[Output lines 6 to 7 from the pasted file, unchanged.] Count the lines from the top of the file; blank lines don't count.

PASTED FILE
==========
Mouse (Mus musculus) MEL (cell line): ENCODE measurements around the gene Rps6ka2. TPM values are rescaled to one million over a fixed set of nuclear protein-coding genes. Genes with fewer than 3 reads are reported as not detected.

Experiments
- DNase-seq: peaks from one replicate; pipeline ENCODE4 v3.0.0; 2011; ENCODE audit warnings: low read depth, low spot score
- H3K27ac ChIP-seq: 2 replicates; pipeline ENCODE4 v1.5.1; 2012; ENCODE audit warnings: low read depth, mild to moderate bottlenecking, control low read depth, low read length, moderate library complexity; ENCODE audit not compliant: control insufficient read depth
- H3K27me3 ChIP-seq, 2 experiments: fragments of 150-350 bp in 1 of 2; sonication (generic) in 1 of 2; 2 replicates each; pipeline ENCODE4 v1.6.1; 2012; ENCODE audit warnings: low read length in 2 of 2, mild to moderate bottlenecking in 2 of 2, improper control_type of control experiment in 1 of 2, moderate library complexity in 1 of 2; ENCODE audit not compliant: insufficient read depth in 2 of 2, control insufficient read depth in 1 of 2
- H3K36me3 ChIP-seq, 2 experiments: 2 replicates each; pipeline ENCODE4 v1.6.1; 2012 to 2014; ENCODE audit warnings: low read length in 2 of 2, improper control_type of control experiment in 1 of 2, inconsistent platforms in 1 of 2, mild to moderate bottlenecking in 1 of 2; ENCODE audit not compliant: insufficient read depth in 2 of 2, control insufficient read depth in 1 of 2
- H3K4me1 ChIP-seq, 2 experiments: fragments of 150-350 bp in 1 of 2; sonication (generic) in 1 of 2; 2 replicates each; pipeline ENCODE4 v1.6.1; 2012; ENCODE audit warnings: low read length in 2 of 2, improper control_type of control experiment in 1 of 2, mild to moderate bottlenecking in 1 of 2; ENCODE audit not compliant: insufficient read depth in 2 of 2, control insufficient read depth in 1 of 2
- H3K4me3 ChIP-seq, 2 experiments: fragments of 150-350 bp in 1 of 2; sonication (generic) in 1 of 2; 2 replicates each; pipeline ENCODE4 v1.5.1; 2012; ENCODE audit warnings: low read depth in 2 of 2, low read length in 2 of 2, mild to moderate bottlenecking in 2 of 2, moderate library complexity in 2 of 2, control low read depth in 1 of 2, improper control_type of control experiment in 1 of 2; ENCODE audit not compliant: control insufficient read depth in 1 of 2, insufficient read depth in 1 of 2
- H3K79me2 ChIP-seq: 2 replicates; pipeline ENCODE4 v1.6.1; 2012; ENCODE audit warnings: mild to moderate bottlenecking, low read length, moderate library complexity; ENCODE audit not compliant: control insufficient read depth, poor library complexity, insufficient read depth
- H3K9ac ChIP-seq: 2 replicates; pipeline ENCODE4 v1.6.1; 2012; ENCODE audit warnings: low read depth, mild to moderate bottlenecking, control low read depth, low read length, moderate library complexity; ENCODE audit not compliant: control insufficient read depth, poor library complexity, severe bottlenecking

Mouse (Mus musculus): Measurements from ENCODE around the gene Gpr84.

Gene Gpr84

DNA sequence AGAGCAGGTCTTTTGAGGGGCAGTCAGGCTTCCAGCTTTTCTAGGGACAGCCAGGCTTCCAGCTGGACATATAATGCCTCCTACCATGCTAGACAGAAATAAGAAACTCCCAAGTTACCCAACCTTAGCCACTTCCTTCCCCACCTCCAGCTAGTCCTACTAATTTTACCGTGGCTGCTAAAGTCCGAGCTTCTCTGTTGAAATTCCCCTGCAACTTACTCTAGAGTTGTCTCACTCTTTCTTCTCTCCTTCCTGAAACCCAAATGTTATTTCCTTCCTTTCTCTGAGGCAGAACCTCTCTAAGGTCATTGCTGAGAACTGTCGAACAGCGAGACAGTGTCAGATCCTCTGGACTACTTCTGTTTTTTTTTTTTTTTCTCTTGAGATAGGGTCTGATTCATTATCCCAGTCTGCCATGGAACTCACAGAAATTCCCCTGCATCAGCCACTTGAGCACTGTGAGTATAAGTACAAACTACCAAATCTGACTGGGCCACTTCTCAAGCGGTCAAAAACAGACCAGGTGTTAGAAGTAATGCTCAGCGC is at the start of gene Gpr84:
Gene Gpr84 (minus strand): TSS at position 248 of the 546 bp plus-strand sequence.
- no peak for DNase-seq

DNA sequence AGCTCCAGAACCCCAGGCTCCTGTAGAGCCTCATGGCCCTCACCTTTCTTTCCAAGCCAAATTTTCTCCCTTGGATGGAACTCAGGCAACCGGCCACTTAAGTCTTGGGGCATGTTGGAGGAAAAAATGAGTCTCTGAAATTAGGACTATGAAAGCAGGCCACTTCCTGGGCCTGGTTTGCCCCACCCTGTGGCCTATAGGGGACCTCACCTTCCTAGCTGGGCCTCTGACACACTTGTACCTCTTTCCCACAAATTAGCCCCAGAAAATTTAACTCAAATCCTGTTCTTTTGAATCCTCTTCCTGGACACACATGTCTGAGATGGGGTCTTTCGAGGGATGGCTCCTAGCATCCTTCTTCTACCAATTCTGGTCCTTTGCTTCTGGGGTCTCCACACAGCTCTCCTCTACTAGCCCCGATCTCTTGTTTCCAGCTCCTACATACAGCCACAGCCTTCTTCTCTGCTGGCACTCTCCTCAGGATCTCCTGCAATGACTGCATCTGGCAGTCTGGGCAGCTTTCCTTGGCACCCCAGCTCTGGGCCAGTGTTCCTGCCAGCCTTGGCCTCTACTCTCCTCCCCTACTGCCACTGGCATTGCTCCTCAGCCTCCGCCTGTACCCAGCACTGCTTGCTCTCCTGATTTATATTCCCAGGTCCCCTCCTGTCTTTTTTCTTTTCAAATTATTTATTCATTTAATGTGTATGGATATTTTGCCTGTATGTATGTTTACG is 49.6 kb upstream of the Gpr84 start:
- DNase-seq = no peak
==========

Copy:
- H3K36me3 ChIP-seq, 2 experiments: 2 replicates each; pipeline ENCODE4 v1.6.1; 2012 to 2014; ENCODE audit warnings: low read length in 2 of 2, improper control_type of control experiment in 1 of 2, inconsistent platforms in 1 of 2, mild to moderate bottlenecking in 1 of 2; ENCODE audit not compliant: insufficient read depth in 2 of 2, control insufficient read depth in 1 of 2
- H3K4me1 ChIP-seq, 2 experiments: fragments of 150-350 bp in 1 of 2; sonication (generic) in 1 of 2; 2 replicates each; pipeline ENCODE4 v1.6.1; 2012; ENCODE audit warnings: low read length in 2 of 2, improper control_type of control experiment in 1 of 2, mild to moderate bottlenecking in 1 of 2; ENCODE audit not compliant: insufficient read depth in 2 of 2, control insufficient read depth in 1 of 2